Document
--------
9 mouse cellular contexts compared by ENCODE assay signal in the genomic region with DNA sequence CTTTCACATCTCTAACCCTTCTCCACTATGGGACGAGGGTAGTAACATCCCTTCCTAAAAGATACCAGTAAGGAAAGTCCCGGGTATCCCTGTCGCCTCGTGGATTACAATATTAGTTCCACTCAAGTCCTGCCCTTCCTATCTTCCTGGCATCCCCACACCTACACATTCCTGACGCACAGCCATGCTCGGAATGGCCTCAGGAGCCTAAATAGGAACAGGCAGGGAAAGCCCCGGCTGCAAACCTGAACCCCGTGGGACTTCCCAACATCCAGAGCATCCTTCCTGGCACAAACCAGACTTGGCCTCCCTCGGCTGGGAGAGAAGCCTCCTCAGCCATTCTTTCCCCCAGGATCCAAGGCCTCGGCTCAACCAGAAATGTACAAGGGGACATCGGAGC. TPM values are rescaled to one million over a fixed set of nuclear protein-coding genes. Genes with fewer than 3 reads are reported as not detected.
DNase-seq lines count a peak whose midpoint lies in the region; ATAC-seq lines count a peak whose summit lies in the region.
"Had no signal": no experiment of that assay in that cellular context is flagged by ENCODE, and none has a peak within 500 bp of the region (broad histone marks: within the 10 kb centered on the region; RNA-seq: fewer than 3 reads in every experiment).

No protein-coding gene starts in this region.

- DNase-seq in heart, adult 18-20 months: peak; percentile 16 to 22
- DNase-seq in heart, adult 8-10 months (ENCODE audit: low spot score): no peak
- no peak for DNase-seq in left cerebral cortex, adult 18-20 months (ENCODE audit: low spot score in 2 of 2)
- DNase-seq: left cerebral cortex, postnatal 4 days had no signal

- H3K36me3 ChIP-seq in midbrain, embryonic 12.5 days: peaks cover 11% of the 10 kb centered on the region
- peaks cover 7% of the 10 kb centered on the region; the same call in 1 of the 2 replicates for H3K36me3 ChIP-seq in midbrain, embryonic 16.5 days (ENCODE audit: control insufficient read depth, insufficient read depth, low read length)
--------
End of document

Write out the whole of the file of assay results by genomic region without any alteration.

9 mouse cellular contexts compared by ENCODE assay signal in the genomic region with DNA sequence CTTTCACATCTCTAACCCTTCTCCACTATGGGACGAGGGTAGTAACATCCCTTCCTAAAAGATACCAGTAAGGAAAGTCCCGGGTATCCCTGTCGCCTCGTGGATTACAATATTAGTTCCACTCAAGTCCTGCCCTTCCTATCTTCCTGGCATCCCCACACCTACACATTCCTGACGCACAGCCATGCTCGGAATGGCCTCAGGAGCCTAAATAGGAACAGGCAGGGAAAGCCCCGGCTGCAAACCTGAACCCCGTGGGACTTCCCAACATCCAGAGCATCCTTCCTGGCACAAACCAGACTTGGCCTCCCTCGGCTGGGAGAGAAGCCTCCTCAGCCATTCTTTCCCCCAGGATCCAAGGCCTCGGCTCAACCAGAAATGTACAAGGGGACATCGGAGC. TPM values are rescaled to one million over a fixed set of nuclear protein-coding genes. Genes with fewer than 3 reads are reported as not detected.
DNase-seq lines count a peak whose midpoint lies in the region; ATAC-seq lines count a peak whose summit lies in the region.
"Had no signal": no experiment of that assay in that cellular context is flagged by ENCODE, and none has a peak within 500 bp of the region (broad histone marks: within the 10 kb centered on the region; RNA-seq: fewer than 3 reads in every experiment).

No protein-coding gene starts in this region.

- DNase-seq in heart, adult 18-20 months: peak; percentile 16 to 22
- DNase-seq in heart, adult 8-10 months (ENCODE audit: low spot score): no peak
- no peak for DNase-seq in left cerebral cortex, adult 18-20 months (ENCODE audit: low spot score in 2 of 2)
- DNase-seq: left cerebral cortex, postnatal 4 days had no signal

- H3K36me3 ChIP-seq in midbrain, embryonic 12.5 days: peaks cover 11% of the 10 kb centered on the region
- peaks cover 7% of the 10 kb centered on the region; the same call in 1 of the 2 replicates for H3K36me3 ChIP-seq in midbrain, embryonic 16.5 days (ENCODE audit: control insufficient read depth, insufficient read depth, low read length)